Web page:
Helen Lawton Smith
The entrepreneurship and economic development agenda is one that is both academic and political. Places grow because they generate new firms. Underpinning the idea of entrepreneurship-led growth is the supposition that entrepreneurship can be stimulated at the regional level by policy intervention. A dilemma for policy makers, however, is the persistence of entrepreneurial regions independently of politics. To address this problem, the European Union has introduced the European Entrepreneurial Region (EER) project. The EER ‘is a project that identifies and rewards EU regions which show an outstanding and innovative entrepreneurial policy strategy, irrespective of their size, wealth and competences. The regions with the most credible, forward-thinking and promising vision plan are granted the label “European Entrepreneurial Region” (EER) for a specific year.’ However, in the face of more firms, more jobs, wealth creation and lowering unemployment, there is still a lack of clear evidence of the impact of enterprise policies. The chapter considers how regions become entrepreneurial and which organizations are dominant in shaping visions and coordinating entrepreneurial activity. The high-tech entrepreneurial regions of Oxfordshire and Cambridgeshire in the UK are used to illustrate, even in apparently similar regions, the distinctive differences in how the entrepreneurial region concept is developed and enacted at the local level.
Helen Lawton Smith and Saverio Romeo
The chapter examines the relationship between formal networks, such as business and occupationally based professional networks, and place in determining network patterns and types in regional economic development. It distinguishes between ‘network-rich’ and ‘network-poor’ regions. It considers why and how formal networks operate as a service and a resource for participants and as components of regional business infrastructures. Formal networks of the Oxfordshire to Cambridge Arc in the UK are used to illustrate these points.
Helen Lawton Smith and Saverio Romeo
Edited by Helen Lawton Smith, Colette Henry, Henry Etzkowitz and Alexandra Poulovassilis
Henry Etzkowitz, Helen Lawton Smith, Colette Henry and Alexandra Poulovassilis
This chapter takes a relatively optimistic ‘glass half full’ approach to scientific institutions fraught with gender issues. Significant inclusion is celebrated. Remaining barriers are attacked. A European Union project to improve the condition of women in academic science and concomitant research is presented. Vignettes of hope are offered that maybe provide a way towards gender equality.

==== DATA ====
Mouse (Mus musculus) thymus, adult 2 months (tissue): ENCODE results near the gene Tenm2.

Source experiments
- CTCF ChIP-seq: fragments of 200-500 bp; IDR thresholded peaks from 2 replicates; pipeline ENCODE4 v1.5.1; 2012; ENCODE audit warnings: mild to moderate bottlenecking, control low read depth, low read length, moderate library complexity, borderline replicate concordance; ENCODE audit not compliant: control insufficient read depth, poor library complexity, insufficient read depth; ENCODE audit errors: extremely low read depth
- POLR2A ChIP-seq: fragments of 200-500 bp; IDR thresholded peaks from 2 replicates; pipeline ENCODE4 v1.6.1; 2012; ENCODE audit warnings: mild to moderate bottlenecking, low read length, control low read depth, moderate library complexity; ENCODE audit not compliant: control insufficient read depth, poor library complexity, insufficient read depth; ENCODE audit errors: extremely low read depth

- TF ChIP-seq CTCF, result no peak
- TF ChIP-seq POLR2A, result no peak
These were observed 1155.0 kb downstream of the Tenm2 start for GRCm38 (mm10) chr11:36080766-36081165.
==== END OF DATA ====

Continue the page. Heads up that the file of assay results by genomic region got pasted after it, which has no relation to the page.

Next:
Helen Lawton Smith, Sharmistha Bagchi-Sen and Laurel Edmunds
While investments in certain places yield jobs, growth and prosperity similar investments in others locations fail to produce the desired effects (Feldman, 2014). As an outcome of governmental policies to foster innovation in companies in the healthcare sector, both research and innovation are clustered in particular places (Cooke 2013) as it is often research universities that are central players in research and research-led innovation that have societal value in the healthcare sector, funded both by public funds as well as by the private sector (Arbo and Benneworth 2007, Bagchi-Sen and Lawton Smith 2010). Our case study draws on data from three key bioscience regions along with an emerging region. The chapter focuses specifically on the extent of the role of Oxford University in driving the healthcare cluster development over time while considering the role of other organisations (local and national) and local context specific factors.
Colette Henry, Helen Lawton Smith, Viviana Meschitti, Lene Foss and Pauric McGowan
The ability to create, develop and manage effective networks is important for academics. Networks can create entrepreneurial and commercialisation opportunities, act as important vehicles for career advancement, help to highlight achievements, and facilitate individuals’ career progression. However, while men’s success in gaining promotion has been attributed to their effective use of networks, women do not appear to have benefitted to the same extent. This chapter draws on qualitative empirical data from the TRIGGER project to explore critically the perceived barriers and potential benefits of networking for women academics. Adopting ecosystems as a theoretical lens, the authors explore the perceived barriers and potential benefits of networking for women academics.